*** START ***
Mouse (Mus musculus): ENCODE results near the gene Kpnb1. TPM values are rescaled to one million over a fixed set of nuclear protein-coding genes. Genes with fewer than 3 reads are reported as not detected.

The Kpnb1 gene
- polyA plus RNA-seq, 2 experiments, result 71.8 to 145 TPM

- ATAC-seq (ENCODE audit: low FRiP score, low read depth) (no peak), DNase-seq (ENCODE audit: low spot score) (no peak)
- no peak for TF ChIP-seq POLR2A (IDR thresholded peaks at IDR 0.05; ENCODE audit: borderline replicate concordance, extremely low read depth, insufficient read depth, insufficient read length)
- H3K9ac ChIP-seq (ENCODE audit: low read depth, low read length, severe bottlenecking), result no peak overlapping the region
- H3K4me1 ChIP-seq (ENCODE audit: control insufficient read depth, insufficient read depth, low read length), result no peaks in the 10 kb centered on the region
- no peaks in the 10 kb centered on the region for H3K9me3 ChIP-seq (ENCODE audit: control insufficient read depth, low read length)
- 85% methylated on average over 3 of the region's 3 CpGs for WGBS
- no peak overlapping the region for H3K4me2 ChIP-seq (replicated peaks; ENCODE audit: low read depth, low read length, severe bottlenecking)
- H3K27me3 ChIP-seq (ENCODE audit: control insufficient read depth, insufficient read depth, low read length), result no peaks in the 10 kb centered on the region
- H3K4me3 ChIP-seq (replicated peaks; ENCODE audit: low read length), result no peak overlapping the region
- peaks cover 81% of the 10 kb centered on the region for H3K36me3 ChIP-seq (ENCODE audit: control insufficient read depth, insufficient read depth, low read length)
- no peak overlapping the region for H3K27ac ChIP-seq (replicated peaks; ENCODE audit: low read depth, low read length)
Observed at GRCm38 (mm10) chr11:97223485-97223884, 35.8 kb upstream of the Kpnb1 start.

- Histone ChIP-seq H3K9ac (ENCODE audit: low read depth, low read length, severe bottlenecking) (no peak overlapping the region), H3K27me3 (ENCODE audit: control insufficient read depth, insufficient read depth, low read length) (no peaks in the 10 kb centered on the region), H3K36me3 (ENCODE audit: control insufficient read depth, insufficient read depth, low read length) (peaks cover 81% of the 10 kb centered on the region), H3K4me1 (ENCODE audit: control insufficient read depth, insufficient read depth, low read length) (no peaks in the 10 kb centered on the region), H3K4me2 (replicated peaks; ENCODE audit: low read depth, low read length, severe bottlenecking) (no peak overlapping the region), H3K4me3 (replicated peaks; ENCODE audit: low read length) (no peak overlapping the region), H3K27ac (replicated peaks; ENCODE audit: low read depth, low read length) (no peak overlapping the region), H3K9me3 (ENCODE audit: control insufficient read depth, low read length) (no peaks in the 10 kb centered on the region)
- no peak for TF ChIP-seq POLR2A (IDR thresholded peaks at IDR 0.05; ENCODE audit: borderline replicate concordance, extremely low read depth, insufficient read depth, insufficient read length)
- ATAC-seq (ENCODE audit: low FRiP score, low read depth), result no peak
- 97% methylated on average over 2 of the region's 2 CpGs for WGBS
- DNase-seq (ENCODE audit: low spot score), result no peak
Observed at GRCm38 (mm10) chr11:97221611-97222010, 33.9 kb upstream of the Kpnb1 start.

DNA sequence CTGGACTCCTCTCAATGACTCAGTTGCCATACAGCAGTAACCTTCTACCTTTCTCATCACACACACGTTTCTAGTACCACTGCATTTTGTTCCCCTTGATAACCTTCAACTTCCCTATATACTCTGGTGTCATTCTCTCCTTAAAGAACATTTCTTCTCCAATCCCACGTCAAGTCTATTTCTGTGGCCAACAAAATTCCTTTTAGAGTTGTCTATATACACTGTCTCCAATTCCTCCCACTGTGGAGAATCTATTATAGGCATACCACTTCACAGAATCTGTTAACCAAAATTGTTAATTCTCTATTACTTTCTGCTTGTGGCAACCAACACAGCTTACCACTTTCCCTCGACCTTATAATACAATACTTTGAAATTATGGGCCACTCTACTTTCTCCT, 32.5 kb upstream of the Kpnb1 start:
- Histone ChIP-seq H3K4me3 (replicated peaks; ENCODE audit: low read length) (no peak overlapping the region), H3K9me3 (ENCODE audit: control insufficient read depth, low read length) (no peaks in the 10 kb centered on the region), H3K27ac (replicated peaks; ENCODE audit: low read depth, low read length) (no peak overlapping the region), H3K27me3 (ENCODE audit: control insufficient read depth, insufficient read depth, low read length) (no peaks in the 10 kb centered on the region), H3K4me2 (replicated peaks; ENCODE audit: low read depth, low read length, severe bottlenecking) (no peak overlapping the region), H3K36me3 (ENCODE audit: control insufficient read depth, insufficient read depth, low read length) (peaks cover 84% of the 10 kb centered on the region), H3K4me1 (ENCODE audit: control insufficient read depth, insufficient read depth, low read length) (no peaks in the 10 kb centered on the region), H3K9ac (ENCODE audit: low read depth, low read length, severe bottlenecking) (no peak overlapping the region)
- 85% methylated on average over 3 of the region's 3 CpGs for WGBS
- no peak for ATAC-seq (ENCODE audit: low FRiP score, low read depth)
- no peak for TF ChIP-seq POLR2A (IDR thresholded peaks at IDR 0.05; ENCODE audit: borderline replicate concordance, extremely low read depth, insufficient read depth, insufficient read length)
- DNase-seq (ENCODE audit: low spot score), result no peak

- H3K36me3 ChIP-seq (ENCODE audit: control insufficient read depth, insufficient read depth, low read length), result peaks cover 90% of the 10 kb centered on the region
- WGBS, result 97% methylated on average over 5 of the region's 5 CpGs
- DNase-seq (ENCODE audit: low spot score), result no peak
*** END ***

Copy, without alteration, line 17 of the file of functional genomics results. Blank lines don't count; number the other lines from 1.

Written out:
- no peak for TF ChIP-seq POLR2A (IDR thresholded peaks at IDR 0.05; ENCODE audit: borderline replicate concordance, extremely low read depth, insufficient read depth, insufficient read length)